Windmill Taxi Start at Danang August 5

It was the last leg of the day--a pax run from Danang to Tan son Nhut.  As I was starting the #4 engine, the starter button didn't pop out at 70% like it was supposed to.  So I pulled it out at 72% to make sure that the starter disengaged.  (If the starter remained engaged until the engine reached full speed it would probably fly apart--don't want that.)

So we shut the other engines down, deplaned our pax, and the engineer spent about an hour removing the starter shaft.  We buttoned everything up, cranked the 3 good engines and taxied out for a windmill taxi start

Using those 3 good engines I accelerated down the runway to 100 knots then crammed on the brakes (fortunately Danang had a nice long runway).  The 100-knot airflow got the prop of the dead engine turning enough for the engine to sustain itself--sort of an air start on the runway.  I taxied back in, picked up our pax with all four engines running, got a crew duty day extension and leaped off for TSN.  Piece of cake. 

I wonder what the pax thought of all this--it was probably not a confidence-builder.

Buddy Start at Song Be August 15

To get checked out as an aircraft commander I needed short field landings.  This day I couldn't schedule any, so I rode along with a 50th Squadron crew as an Auxiliary Crew Member.  That meant no stick time, but there are always things to learn.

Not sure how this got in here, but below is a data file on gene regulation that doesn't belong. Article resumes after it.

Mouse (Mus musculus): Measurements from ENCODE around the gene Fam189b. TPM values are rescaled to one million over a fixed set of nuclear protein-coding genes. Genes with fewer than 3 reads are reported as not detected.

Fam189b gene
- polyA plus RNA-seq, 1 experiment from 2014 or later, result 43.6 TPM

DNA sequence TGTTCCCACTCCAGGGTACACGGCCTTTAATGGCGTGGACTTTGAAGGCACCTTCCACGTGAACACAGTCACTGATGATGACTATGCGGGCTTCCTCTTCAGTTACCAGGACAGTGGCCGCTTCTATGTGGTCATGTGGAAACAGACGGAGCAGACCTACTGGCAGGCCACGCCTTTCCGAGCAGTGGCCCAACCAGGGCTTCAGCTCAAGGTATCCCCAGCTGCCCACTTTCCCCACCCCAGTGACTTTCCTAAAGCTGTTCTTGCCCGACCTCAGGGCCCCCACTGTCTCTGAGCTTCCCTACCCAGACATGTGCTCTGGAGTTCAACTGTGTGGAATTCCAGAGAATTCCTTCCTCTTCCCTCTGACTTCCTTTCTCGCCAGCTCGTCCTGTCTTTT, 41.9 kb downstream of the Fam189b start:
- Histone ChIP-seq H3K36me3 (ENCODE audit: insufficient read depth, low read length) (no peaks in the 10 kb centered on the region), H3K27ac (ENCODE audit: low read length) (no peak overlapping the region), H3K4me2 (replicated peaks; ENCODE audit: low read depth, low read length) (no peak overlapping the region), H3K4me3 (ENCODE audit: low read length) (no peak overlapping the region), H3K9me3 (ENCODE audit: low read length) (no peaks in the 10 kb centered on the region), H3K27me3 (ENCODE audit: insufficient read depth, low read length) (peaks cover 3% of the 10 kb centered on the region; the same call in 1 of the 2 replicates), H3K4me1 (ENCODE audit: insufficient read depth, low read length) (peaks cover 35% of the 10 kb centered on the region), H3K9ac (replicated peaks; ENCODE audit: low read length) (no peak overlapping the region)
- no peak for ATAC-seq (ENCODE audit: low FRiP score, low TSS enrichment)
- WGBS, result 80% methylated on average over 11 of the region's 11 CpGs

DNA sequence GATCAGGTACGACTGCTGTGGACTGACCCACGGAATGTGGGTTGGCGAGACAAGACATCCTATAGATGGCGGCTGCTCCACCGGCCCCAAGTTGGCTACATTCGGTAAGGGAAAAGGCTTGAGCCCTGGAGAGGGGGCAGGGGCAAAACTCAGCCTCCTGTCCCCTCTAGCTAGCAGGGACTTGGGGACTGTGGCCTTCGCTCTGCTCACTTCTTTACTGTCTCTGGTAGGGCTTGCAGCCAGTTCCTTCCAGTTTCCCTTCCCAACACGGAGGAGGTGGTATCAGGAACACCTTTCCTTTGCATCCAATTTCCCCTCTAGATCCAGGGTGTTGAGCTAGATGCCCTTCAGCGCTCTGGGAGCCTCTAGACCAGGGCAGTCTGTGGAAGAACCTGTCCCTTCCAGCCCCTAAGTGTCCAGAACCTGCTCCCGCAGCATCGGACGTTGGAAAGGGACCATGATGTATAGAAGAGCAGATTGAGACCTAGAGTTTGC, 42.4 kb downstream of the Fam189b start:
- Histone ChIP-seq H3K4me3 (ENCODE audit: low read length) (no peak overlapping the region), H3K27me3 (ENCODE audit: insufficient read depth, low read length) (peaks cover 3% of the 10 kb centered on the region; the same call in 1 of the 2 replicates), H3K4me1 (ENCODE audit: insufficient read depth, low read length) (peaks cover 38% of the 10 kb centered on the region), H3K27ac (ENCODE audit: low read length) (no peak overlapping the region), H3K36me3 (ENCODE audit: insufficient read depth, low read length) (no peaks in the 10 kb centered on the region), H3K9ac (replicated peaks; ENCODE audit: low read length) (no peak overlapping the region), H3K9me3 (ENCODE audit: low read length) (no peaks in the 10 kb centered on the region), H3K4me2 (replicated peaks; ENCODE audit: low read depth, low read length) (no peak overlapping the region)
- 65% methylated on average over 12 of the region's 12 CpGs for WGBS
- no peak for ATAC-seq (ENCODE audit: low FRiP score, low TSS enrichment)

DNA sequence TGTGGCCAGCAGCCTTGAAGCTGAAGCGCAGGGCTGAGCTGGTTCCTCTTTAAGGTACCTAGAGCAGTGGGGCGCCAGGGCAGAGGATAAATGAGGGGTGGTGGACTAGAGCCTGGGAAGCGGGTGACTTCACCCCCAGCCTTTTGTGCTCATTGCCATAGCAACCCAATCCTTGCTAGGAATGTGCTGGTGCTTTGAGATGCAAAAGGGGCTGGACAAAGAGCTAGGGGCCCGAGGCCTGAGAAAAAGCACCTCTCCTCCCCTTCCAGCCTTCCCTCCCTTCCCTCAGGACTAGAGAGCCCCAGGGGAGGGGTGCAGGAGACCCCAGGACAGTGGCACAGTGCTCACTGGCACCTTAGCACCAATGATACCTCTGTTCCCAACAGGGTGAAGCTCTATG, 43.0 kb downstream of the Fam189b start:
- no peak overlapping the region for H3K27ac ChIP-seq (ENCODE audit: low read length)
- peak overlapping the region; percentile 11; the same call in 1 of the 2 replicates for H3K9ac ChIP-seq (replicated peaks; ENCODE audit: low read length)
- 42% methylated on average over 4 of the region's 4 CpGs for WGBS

We flew a bladder bird to Song Be with 30,000 lb of JP4 for helicopters flying out of there.  When we got overhead Song Be there was a solid overcast and no instrument approaches available, so we returned to Bien Hoa to wait it out.

After a rain storm the weather at Song Be improved, but its 3400' aluminum runway was now too wet to land at this heavy weight.  So we offloaded 15,000 lbs of JP4 at Bien Hoa then pressed on to Song Be.  After some diligent searching we found a hole in the Song Be's overcast, then made a normal "firm" landing. 

We offloaded the JP4 and cranked up, but the starter button for the #4 engine didn't pop out (just like a week earlier at Danang).  So the engineer pulled the starter out while the rest of the crew sampled army chow.  Song Be's runway is too short for a windmill taxi start, so we waited until another C-130 landed and requested a buddy start.

We pulled up behind him on the runway with about 5' tail-to-nose clearance.  He set his power to max on all four engines and his propwash caused us to rock and roll.  It took three attempts to get our #4 prop turning fast enough for the engine to sustain itself, then it took two minutes to accelerate to normal speed.

Note to self:  5' tail-to-nose clearance is too much.  If you really need a buddy start to work on the first try, pull in tight so the nose of your airplane is 5' UNDER the tail of the other airplane.


Vietnam and Cambodia


Taiwan (CCK)



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